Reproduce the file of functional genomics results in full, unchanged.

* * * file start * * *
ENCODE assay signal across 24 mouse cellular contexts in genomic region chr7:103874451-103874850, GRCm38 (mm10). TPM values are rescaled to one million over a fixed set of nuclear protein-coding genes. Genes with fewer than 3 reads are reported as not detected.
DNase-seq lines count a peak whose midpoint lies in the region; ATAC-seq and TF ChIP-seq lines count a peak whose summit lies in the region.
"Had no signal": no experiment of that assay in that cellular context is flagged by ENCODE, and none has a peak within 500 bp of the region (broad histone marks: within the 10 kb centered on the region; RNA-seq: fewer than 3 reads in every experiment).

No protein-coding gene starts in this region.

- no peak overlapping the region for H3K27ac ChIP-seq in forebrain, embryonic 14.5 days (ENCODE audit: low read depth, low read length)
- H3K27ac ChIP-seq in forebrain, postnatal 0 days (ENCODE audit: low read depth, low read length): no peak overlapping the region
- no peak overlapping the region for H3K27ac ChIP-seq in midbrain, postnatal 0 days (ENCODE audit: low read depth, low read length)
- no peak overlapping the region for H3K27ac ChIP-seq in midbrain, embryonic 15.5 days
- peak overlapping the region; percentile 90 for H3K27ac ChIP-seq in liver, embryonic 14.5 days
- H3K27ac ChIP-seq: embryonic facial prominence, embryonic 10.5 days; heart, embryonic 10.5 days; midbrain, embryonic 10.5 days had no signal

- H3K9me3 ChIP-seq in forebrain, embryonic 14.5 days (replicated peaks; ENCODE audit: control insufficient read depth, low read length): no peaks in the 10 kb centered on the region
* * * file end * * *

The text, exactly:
ENCODE assay signal across 24 mouse cellular contexts in genomic region chr7:103874451-103874850, GRCm38 (mm10). TPM values are rescaled to one million over a fixed set of nuclear protein-coding genes. Genes with fewer than 3 reads are reported as not detected.
DNase-seq lines count a peak whose midpoint lies in the region; ATAC-seq and TF ChIP-seq lines count a peak whose summit lies in the region.
"Had no signal": no experiment of that assay in that cellular context is flagged by ENCODE, and none has a peak within 500 bp of the region (broad histone marks: within the 10 kb centered on the region; RNA-seq: fewer than 3 reads in every experiment).

No protein-coding gene starts in this region.

- no peak overlapping the region for H3K27ac ChIP-seq in forebrain, embryonic 14.5 days (ENCODE audit: low read depth, low read length)
- H3K27ac ChIP-seq in forebrain, postnatal 0 days (ENCODE audit: low read depth, low read length): no peak overlapping the region
- no peak overlapping the region for H3K27ac ChIP-seq in midbrain, postnatal 0 days (ENCODE audit: low read depth, low read length)
- no peak overlapping the region for H3K27ac ChIP-seq in midbrain, embryonic 15.5 days
- peak overlapping the region; percentile 90 for H3K27ac ChIP-seq in liver, embryonic 14.5 days
- H3K27ac ChIP-seq: embryonic facial prominence, embryonic 10.5 days; heart, embryonic 10.5 days; midbrain, embryonic 10.5 days had no signal

- H3K9me3 ChIP-seq in forebrain, embryonic 14.5 days (replicated peaks; ENCODE audit: control insufficient read depth, low read length): no peaks in the 10 kb centered on the region